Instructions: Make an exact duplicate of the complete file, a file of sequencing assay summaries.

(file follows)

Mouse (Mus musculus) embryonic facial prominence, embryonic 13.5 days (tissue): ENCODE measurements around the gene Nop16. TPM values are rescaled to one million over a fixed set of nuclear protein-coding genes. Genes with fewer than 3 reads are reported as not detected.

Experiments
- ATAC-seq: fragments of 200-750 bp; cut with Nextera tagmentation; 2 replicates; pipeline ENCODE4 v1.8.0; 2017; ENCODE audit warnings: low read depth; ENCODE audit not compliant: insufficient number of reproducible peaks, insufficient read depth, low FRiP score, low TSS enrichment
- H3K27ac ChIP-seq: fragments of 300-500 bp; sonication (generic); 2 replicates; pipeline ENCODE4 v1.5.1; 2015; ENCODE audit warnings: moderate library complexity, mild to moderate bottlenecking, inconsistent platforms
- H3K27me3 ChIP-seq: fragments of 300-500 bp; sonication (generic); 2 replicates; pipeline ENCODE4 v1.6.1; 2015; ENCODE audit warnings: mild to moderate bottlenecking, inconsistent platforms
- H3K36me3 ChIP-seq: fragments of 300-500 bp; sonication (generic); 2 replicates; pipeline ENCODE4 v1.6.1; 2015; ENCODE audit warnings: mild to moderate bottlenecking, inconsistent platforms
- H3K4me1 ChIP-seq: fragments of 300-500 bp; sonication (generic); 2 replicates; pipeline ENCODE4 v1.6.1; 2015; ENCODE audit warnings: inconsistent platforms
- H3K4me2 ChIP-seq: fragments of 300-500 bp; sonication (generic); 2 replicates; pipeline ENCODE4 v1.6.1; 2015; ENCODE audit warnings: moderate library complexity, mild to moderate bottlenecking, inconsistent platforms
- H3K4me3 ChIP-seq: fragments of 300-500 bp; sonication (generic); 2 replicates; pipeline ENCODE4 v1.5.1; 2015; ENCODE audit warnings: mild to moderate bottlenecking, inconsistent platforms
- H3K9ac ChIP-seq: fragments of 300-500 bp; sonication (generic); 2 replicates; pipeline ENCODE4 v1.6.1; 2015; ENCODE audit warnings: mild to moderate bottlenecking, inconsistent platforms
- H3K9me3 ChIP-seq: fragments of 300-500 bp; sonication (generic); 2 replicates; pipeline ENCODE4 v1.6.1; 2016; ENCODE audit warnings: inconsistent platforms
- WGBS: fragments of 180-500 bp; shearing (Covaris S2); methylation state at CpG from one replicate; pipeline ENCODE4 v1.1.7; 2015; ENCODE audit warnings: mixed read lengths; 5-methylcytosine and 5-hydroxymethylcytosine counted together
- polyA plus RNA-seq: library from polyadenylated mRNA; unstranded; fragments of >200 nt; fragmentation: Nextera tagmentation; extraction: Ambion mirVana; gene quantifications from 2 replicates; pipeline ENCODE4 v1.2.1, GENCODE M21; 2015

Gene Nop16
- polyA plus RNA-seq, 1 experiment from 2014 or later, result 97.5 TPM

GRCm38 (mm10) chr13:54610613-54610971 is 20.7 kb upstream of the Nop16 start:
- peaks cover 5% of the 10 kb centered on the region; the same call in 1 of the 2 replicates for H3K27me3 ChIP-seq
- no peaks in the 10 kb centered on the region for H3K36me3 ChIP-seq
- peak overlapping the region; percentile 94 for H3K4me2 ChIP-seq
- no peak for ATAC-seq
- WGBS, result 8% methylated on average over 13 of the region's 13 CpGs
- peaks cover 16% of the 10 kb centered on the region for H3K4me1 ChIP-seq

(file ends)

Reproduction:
Mouse (Mus musculus) embryonic facial prominence, embryonic 13.5 days (tissue): ENCODE measurements around the gene Nop16. TPM values are rescaled to one million over a fixed set of nuclear protein-coding genes. Genes with fewer than 3 reads are reported as not detected.

Experiments
- ATAC-seq: fragments of 200-750 bp; cut with Nextera tagmentation; 2 replicates; pipeline ENCODE4 v1.8.0; 2017; ENCODE audit warnings: low read depth; ENCODE audit not compliant: insufficient number of reproducible peaks, insufficient read depth, low FRiP score, low TSS enrichment
- H3K27ac ChIP-seq: fragments of 300-500 bp; sonication (generic); 2 replicates; pipeline ENCODE4 v1.5.1; 2015; ENCODE audit warnings: moderate library complexity, mild to moderate bottlenecking, inconsistent platforms
- H3K27me3 ChIP-seq: fragments of 300-500 bp; sonication (generic); 2 replicates; pipeline ENCODE4 v1.6.1; 2015; ENCODE audit warnings: mild to moderate bottlenecking, inconsistent platforms
- H3K36me3 ChIP-seq: fragments of 300-500 bp; sonication (generic); 2 replicates; pipeline ENCODE4 v1.6.1; 2015; ENCODE audit warnings: mild to moderate bottlenecking, inconsistent platforms
- H3K4me1 ChIP-seq: fragments of 300-500 bp; sonication (generic); 2 replicates; pipeline ENCODE4 v1.6.1; 2015; ENCODE audit warnings: inconsistent platforms
- H3K4me2 ChIP-seq: fragments of 300-500 bp; sonication (generic); 2 replicates; pipeline ENCODE4 v1.6.1; 2015; ENCODE audit warnings: moderate library complexity, mild to moderate bottlenecking, inconsistent platforms
- H3K4me3 ChIP-seq: fragments of 300-500 bp; sonication (generic); 2 replicates; pipeline ENCODE4 v1.5.1; 2015; ENCODE audit warnings: mild to moderate bottlenecking, inconsistent platforms
- H3K9ac ChIP-seq: fragments of 300-500 bp; sonication (generic); 2 replicates; pipeline ENCODE4 v1.6.1; 2015; ENCODE audit warnings: mild to moderate bottlenecking, inconsistent platforms
- H3K9me3 ChIP-seq: fragments of 300-500 bp; sonication (generic); 2 replicates; pipeline ENCODE4 v1.6.1; 2016; ENCODE audit warnings: inconsistent platforms
- WGBS: fragments of 180-500 bp; shearing (Covaris S2); methylation state at CpG from one replicate; pipeline ENCODE4 v1.1.7; 2015; ENCODE audit warnings: mixed read lengths; 5-methylcytosine and 5-hydroxymethylcytosine counted together
- polyA plus RNA-seq: library from polyadenylated mRNA; unstranded; fragments of >200 nt; fragmentation: Nextera tagmentation; extraction: Ambion mirVana; gene quantifications from 2 replicates; pipeline ENCODE4 v1.2.1, GENCODE M21; 2015

Gene Nop16
- polyA plus RNA-seq, 1 experiment from 2014 or later, result 97.5 TPM

GRCm38 (mm10) chr13:54610613-54610971 is 20.7 kb upstream of the Nop16 start:
- peaks cover 5% of the 10 kb centered on the region; the same call in 1 of the 2 replicates for H3K27me3 ChIP-seq
- no peaks in the 10 kb centered on the region for H3K36me3 ChIP-seq
- peak overlapping the region; percentile 94 for H3K4me2 ChIP-seq
- no peak for ATAC-seq
- WGBS, result 8% methylated on average over 13 of the region's 13 CpGs
- peaks cover 16% of the 10 kb centered on the region for H3K4me1 ChIP-seq